The previous post described the long phase-out of the gold standard. During the commodity money era we developed a dual medium of account (MOA), both gold and cash were MOAs. For there to be two media of account, the price of one in terms of the other must be fixed. Once gold prices started rising in 1968, only currency remained a medium of account; gold became a mere commodity. (Silver was demonetized in the 1800s.)
Why does fiat money have any value at all? This is actually two subtly different questions. First, what is the value to society of having a medium of account? And second, how can a fiat medium of account have value? The MOA generally serves as a medium of exchange, and to some extent a store of value. How valuable is an asset that fills those roles? A medium of exchange is probably worth something like 1% of GDP, and as a store of value the MOA is worth another 1% to 10% of GDP. How do we know this? Because MOA traditionally didn’t pay interest, and hence the net present value of foregone interest from holding the entire stock of cash is simply the currency stock itself. And currency stocks tend to be about 2% to 11% of GDP.
Thus if the nominal interest rate was 5%, and the currency stock was $1 trillion, then the (opportunity) cost of holding currency was $50 billion per year in foregone interest. That could be viewed as the flow of liquidity services provided by currency (unfortunately including the flow of tax evasion services.) If you divide this perpetual service flow by 5% to get its net present value, you get $1 trillion, which is the currency stock.
So what do people mean when they say that fiat money is “intrinsically worthless?” They mean it has no value if it loses the role of being the MOA, whereas gold and silver had significant value in other areas of life. (I.e. Confederate paper money after the Civil War.) So this begs the deeper question: Yes a monetary system is valuable, but what explains why this particular asset is accepted as money? What gives it value? There are several theories, which are not mutually exclusive:
1. Its nominal price is fixed (unlike T-bills), which makes it convenient in transactions. It comes in convenient small denominations (unlike T-bills). Private small denomination currency issue may be banned.
2. There is a sort of social contract/network effects/focal point thing going on. People accept it as money because others accept it as money.
3. There is an implied backing in an emergency. For instance, if technological change was expected to make cash obsolete in the year 2047, the public may believe (correctly in my view) that the government would redeem it for some sort of real asset, rather than allowing hyperinflation. One could think of this as the public having confidence that the government will do what is necessary to prevent hyperinflation in the future.
4. The government allows one to pay taxes with currency.
5. And in deference to Mike Sproul, because the cash is “backed” by assets on the central bank balance sheet. (I don’t think this one matters, but it’s arguably related to point 3.)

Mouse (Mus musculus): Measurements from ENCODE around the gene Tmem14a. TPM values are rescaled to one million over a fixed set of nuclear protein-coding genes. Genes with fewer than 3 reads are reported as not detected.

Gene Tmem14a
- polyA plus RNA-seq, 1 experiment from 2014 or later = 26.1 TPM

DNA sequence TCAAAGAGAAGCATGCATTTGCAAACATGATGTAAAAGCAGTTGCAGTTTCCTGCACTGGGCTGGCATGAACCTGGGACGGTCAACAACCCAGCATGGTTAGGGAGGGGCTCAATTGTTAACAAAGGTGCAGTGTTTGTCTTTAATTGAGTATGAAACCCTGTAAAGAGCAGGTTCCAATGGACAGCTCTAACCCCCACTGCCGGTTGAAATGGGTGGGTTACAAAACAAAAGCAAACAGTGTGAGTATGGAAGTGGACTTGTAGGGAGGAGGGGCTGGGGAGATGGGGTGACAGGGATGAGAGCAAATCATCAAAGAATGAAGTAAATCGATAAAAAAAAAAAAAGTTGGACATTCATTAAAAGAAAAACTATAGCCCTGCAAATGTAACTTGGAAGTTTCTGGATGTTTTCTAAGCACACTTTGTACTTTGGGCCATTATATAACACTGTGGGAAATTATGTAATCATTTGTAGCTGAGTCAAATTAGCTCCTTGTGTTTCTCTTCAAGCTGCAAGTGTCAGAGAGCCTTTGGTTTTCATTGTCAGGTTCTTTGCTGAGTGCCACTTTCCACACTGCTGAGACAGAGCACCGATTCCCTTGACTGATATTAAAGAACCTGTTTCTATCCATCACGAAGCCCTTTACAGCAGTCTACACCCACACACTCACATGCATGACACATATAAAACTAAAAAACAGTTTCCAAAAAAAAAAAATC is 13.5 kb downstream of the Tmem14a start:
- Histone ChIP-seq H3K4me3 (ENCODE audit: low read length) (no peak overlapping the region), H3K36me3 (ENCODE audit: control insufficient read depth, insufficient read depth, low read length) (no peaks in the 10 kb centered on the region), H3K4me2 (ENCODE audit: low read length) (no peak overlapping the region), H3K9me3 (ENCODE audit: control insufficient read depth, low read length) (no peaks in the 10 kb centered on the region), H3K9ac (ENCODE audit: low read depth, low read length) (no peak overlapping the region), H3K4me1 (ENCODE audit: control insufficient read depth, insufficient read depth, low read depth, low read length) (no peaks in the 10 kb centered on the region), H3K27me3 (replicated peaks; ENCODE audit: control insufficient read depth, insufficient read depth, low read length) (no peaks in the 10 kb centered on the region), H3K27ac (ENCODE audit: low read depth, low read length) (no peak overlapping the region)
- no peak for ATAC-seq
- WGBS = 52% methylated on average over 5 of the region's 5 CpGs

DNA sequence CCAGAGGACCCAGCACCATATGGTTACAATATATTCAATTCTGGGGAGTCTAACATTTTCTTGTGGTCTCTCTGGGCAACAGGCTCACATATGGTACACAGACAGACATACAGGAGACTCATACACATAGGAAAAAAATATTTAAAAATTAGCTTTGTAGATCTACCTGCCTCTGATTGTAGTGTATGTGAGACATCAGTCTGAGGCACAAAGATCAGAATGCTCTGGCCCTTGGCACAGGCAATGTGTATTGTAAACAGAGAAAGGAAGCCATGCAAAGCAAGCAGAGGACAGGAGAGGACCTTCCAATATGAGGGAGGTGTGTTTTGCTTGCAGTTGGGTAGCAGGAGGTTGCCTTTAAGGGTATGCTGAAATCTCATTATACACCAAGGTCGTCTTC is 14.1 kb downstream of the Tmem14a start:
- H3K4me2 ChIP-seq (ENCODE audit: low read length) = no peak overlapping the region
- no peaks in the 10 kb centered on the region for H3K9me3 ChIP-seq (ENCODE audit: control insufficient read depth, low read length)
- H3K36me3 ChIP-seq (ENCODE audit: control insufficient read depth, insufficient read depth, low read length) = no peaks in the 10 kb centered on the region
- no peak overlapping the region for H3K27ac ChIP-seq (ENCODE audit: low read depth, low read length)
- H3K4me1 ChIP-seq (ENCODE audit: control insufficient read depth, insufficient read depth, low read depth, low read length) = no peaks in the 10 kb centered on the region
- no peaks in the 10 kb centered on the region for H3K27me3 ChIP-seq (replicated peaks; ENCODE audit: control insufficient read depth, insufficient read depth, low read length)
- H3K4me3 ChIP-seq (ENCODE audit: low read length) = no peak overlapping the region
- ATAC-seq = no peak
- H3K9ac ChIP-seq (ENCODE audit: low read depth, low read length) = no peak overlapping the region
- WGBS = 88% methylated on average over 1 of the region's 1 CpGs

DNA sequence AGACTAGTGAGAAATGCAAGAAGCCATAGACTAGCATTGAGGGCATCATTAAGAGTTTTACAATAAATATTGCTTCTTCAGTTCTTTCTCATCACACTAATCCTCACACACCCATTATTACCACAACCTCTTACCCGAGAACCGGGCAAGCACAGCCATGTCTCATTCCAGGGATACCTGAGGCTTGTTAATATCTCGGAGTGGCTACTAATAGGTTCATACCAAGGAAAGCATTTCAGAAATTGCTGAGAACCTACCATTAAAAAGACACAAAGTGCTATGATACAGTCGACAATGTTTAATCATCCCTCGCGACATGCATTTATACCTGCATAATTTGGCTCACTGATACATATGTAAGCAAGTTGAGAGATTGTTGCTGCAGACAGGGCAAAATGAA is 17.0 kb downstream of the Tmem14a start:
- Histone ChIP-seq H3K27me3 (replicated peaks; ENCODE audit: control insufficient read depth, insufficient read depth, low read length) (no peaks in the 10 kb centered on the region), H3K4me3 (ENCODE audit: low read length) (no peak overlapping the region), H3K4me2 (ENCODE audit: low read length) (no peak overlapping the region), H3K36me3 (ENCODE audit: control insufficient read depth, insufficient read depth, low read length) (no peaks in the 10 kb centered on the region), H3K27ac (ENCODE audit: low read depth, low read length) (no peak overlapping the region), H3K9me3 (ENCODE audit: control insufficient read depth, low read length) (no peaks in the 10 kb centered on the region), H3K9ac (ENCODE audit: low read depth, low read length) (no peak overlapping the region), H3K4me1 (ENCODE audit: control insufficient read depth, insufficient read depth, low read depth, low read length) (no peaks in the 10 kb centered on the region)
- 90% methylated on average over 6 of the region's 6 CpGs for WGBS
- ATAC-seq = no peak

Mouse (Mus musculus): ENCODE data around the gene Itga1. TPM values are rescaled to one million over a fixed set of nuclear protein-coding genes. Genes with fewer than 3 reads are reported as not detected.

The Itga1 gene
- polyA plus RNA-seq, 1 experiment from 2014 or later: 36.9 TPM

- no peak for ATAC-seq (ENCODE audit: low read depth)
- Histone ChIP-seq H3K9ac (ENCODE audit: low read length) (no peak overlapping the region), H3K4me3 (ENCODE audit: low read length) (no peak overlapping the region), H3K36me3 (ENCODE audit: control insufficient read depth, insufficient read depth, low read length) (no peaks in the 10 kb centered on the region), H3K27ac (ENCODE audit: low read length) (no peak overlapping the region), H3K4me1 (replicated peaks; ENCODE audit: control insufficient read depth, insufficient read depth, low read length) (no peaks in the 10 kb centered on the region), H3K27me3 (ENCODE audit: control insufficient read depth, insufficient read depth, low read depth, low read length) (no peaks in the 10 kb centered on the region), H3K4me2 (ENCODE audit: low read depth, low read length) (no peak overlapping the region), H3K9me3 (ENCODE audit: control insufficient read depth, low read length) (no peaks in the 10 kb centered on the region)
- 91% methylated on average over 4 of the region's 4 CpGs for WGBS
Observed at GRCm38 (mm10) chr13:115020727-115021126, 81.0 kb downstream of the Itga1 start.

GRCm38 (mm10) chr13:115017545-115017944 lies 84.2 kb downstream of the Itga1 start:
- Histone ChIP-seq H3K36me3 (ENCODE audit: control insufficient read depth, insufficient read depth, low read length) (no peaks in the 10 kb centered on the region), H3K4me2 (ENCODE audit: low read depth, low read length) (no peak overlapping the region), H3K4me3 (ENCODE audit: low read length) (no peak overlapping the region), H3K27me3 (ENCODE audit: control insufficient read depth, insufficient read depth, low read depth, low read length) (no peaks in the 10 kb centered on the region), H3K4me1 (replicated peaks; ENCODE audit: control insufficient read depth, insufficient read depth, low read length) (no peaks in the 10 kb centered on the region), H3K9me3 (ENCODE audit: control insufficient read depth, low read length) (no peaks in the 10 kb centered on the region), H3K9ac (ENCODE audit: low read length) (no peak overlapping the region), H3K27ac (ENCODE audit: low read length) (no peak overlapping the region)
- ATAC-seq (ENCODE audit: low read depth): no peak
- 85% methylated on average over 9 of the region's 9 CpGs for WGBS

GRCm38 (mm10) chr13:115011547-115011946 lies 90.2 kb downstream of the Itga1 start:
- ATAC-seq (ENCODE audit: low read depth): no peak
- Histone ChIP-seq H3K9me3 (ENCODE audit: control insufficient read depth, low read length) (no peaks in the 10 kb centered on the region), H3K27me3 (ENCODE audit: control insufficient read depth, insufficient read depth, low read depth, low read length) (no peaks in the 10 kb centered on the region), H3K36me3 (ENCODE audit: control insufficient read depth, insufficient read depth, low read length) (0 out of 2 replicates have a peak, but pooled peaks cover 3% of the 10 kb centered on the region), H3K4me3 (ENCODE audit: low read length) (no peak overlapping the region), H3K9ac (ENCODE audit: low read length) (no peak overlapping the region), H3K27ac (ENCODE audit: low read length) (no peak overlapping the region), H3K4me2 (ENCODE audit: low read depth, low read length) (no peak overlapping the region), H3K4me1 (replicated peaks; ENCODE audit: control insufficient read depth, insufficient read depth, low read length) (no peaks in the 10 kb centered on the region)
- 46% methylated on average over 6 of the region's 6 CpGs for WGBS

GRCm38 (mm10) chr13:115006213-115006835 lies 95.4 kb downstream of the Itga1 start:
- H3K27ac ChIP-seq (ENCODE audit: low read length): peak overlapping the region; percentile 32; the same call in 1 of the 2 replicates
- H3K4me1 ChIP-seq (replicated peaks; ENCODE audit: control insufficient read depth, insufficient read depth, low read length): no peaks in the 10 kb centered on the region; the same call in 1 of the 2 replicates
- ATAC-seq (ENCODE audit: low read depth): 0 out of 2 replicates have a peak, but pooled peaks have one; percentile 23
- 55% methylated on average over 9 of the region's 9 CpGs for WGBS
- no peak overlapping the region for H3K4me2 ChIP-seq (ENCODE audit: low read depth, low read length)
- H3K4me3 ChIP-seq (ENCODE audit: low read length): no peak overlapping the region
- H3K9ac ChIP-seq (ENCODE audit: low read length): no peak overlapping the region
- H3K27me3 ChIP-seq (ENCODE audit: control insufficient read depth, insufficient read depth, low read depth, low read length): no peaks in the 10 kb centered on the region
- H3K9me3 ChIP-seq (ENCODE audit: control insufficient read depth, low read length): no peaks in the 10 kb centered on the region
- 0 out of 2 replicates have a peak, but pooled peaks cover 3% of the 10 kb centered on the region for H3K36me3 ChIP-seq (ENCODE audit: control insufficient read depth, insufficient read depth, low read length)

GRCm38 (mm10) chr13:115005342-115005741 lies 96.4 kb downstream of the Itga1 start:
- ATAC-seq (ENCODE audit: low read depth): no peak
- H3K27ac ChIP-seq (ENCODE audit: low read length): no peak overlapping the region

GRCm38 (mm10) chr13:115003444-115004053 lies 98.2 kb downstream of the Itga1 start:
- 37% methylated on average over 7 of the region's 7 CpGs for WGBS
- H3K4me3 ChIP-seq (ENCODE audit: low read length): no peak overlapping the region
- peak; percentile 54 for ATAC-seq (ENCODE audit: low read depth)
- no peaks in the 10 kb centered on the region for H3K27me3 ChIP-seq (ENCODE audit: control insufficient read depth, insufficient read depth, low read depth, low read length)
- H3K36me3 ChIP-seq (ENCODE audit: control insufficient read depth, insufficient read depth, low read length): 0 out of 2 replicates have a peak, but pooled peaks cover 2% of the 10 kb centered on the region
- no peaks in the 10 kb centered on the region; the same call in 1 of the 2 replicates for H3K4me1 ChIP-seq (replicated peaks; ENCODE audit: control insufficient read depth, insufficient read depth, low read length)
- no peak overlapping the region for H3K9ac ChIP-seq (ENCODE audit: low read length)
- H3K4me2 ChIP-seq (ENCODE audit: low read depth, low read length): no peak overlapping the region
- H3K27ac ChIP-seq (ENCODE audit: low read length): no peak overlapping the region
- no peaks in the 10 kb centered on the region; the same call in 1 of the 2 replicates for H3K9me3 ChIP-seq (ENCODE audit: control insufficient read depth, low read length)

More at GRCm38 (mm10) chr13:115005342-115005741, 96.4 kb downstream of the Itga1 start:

Obviously all 5 reasons may be true, and they may work together. It’s also worth discussing the peculiar evolution from gold-backed currency to fiat dollars. I own a 1928 $20 bill, which looks almost exactly like a 1995 $20 bill. Indeed pretty much like a just issued twenty, except Jackson’s portrait was smaller in the 20th century. But the 1928 and 1995 twenties were radically different. In 1928 the public viewed gold-backed currency as we would view personal checks; “an interesting piece of paper–now let’s see if we can take it to the Treasury (or bank) and get some real money.” In 1928 “real money” was gold, whereas in 1990 we took a personal check to the bank to try to get “real money” in the form of cash. So the monetary system evolved one level, what was considered debt in 1928, is no longer viewed as debt. Cash is now the ultimate form of liquidity. Cash can’t be cashed into anything more liquid.
Under the modern gold standard people actually used relatively little gold for transactions, mostly preferring cash and small coins. So they got used to viewing cash as money. To an economist studying inflation, the 1968 decision to end gold’s role as a medium of account seemed momentous. But the public just yawned—they were already used to cash being the only MOA of relevance to their lives. Appearances are very important—if something is regarded as money, it’s money.
From that point on “the social contract/network effects” story was probably enough, but clearly other factors like implied backing/stable monetary policy are lurking in the background. If the public suddenly expected a policy of hyperinflation to be adopted in 2014, the value of cash would collapse right now.
This post has already run too long, so I’ll do the quantity theory of money in the next post. We’ll see how the central bank can control the value of money (and NGDP), by changing the currency stock.